Young Jews with Asperger's go on tailor-made birthright trip
She found space for the group to decompress, and after asking them to express their feelings in words, pictures or symbols, all 17 of them had something to share.
One participant, Brad Leifer, 21, a student from Bethesda, Md., drew a chart of impressions in a mix of sentences and pictures of lightning bolts and physical barriers.
Opposing forces (single mindedness) leads to stalemate and/or everybody loses and/or both are destroyed," he wrote in a page that was included in a group journal.
Another boy wrote, "If there was one word I could use to describe this morning it would be 'shocking.' I have learned about the Holocaust over the years at school. By coming to Israel, I get to see this firsthand. It is part of my birthright."
The group journal was a tool Sharon developed to help the group keep track of the experience. At night she sometimes would be moved to tears as she would review the pages from the participants, their counselors, and even the tour guides, soldiers and medics who accompanies them.
[This trip] was a privilege and an honor. It was my dream to be lucky enough to do it," says Sharon, who initiated the program after spending many summers as director of Camp Ramah in Wisconsin's Tikvah program—a special education group that includes many participants with Asperger's syndrome.
The neurobiological disorder is considered the highest functioning type of autism.
Birthright provides free 10-day trips for Jews between the ages of 18 to 26 who have never visited Israel on an organized tour. Groups usually have two staff members for every 40 participants, but the Asperger's group traveled with five staff members. The counselors, who all had worked with Sharon at Camp Ramah, helped the participants with tasks such as packing suitcases and social nuances.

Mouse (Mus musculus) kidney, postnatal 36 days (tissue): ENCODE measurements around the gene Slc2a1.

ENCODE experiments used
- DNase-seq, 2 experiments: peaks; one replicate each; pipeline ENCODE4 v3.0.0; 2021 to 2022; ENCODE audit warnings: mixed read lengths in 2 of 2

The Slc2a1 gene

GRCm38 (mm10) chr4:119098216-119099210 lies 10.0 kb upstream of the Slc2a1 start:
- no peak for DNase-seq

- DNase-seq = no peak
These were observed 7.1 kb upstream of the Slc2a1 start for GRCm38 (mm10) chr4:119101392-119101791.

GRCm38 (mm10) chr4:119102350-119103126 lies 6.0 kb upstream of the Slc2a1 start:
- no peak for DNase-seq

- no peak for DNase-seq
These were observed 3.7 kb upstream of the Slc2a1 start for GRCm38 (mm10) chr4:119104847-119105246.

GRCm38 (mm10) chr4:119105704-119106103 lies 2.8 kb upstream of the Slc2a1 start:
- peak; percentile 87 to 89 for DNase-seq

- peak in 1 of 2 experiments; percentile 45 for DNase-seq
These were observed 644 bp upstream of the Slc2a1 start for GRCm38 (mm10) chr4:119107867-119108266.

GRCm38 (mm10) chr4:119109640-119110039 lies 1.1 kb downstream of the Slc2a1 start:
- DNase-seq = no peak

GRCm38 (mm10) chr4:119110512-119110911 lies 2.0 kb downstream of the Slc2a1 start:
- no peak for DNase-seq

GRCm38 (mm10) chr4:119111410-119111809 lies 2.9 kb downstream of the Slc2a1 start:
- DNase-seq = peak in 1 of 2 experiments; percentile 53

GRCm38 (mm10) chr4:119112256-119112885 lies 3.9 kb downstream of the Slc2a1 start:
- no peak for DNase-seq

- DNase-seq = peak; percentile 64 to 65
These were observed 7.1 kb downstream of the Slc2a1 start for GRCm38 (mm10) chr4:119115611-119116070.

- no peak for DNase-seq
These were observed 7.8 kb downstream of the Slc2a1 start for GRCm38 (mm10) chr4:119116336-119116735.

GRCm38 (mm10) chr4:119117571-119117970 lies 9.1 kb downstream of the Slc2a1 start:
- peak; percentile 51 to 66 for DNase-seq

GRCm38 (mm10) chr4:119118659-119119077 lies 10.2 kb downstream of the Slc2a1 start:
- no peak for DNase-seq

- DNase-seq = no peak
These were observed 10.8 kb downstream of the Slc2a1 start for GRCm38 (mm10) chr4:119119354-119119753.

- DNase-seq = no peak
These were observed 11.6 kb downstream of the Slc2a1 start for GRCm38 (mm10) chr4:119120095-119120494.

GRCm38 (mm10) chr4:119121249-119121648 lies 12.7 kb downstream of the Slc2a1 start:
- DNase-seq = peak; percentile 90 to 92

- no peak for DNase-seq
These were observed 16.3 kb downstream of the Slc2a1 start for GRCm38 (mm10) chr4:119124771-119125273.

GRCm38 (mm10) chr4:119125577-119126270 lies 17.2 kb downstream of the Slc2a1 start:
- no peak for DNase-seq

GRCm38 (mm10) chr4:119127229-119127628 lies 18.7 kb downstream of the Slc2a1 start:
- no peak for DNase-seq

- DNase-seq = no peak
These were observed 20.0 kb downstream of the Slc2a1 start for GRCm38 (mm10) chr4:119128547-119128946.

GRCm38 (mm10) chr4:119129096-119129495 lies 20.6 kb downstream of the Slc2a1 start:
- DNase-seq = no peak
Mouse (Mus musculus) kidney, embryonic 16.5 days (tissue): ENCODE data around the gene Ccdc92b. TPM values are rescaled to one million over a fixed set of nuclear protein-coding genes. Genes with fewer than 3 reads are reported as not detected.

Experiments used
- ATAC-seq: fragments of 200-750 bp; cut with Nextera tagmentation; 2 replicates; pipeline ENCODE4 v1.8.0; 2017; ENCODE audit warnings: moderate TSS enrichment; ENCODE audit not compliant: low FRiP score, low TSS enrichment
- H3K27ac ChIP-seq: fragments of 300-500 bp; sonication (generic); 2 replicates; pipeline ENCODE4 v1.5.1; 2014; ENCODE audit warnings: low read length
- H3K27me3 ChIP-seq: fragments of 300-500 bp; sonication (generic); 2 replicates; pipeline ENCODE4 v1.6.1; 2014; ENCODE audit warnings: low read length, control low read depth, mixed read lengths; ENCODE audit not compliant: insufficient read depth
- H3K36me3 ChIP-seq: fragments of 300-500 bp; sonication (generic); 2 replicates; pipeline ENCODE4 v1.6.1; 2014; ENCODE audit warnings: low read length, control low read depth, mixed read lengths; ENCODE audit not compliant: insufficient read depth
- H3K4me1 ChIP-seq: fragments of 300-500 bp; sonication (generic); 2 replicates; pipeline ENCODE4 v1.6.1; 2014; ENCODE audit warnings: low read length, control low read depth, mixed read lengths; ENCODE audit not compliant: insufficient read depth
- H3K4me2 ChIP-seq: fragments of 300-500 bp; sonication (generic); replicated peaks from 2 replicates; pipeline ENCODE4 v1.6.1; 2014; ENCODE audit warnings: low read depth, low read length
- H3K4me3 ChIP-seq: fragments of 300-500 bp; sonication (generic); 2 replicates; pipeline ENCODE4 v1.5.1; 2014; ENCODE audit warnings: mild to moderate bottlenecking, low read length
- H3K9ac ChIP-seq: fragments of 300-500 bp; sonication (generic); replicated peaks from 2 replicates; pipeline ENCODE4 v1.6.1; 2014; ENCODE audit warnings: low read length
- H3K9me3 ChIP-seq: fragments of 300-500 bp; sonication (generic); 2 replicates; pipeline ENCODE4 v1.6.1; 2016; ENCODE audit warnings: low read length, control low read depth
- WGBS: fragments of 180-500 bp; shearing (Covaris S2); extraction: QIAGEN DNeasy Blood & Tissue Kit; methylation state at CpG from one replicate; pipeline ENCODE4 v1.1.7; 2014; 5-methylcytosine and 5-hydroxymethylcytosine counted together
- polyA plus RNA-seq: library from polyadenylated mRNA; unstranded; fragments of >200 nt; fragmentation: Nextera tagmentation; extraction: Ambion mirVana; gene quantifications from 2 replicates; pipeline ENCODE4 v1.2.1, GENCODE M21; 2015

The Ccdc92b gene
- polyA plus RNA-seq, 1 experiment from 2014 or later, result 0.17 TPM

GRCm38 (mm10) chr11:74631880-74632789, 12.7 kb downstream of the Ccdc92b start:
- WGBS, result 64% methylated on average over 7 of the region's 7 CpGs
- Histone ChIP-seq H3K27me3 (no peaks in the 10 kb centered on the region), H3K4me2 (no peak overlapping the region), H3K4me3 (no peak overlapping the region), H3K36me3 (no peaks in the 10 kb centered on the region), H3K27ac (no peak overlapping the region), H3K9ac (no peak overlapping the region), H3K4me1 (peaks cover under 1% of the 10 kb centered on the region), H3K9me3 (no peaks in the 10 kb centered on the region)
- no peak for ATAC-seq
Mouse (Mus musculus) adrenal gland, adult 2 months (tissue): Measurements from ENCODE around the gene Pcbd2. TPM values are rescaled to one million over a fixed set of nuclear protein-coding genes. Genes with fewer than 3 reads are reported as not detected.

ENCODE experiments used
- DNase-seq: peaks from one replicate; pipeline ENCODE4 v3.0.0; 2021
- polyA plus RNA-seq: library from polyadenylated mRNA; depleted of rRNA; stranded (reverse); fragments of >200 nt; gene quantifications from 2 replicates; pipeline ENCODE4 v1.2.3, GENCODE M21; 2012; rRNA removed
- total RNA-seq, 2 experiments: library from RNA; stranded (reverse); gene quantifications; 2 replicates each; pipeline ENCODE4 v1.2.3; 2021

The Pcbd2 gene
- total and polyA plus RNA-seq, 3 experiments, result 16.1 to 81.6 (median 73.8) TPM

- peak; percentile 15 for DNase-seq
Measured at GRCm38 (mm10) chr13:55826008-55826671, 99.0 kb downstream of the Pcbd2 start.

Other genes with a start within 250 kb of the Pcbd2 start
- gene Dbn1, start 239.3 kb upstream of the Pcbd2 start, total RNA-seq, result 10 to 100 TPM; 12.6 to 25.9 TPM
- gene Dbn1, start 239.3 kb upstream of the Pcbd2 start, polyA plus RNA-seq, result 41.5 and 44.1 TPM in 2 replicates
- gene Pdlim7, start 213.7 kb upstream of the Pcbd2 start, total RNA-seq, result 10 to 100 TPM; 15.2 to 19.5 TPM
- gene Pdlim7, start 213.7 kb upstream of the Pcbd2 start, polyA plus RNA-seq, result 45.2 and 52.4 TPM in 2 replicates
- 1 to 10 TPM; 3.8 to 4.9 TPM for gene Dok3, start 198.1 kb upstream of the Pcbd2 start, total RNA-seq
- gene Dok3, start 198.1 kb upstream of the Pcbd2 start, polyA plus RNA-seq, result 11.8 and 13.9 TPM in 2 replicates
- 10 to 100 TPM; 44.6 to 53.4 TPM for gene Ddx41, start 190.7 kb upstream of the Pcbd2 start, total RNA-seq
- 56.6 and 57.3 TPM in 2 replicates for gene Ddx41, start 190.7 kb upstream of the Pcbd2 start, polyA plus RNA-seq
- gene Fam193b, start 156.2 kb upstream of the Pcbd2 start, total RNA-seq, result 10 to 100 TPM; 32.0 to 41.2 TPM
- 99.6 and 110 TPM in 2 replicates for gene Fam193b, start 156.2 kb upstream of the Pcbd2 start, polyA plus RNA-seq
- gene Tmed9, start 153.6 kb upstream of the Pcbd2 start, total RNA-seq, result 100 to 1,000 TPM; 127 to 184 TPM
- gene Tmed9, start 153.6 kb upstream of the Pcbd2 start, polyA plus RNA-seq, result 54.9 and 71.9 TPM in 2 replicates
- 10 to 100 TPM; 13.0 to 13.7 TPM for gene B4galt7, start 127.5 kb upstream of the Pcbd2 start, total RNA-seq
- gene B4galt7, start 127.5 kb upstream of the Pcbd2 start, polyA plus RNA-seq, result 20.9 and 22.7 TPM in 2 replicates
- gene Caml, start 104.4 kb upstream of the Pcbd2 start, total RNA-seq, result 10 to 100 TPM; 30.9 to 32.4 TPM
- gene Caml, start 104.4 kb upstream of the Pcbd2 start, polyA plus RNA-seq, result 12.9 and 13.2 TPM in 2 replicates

This trip exemplified what birthright represents: attempting to provide all Jewish students with an Israel experience. Everyone, regardless of their status, should be able to visit Israel," said one counselor, Brandeis University student Ari Gleicher, of Skokie.
Sharon was determined to lead a trip for participants with Asperger's after directing campers who were graduating the from the Tikvah program and wishing they could have an additional meaningful Jewish experience. She thought the birthright trip, which had benefited many other young adults, could also prove invaluable for those with Asperger's.
Some of the participants on the trip, which was organized through birthright in conjunction with KOACH, the Conservative movement's college outreach program, and the United Synagogue of Conservative Judaism, were former and current campers from Ramah. Three participants were from the Chicago area or attend school here.
Participants were selected based on lengthy interviews. Once the participants were accepted their special needs had to be met, beginning with the flight to Israel.
"We are speechless with gratitude and delight that [our son] will have a chance to live out his dream," one parent wrote; another parent wrote that the trip is "a dream come true for our family."
In Israel, Sharon says the participants were totally attentive.
They would sit on the bus with their maps, watching everywhere we were going. I had 17 participants listening to the tour guide and every time there were questions, I would have 10 out of 17 raising their hands."
People with Asperger's may have trouble relating to others and picking up on basic social cues. They can be obsessive and fear changes in routine. The condition sometimes is characterized by above-average intelligence often coupled with focused passions for subjects such as map reading or collecting.
Writing in the journal, Martin Barken, 26, of San Diego, said, I feel so connected here, not so much to the religion, but to the history and people.
The experience was as meaningful for me as it was for the young people who joined us," said KOACH Director Richard Moline, who joined the trip. "I learned from them, shed myself of some unfortunate misconceptions, and took true delight in their sense of wonder.
Sharon points to no single incident as the defining moment in the 10-day trip; rather, she said "something significant" happened in every place the group visited.
At the Kotel [Western Wall], one participant put on tefillin for the first time. At Yad Vashem, 17 students wanted to share their thoughts. Every place we went, there was something very special. Would I do it again? Absolutely."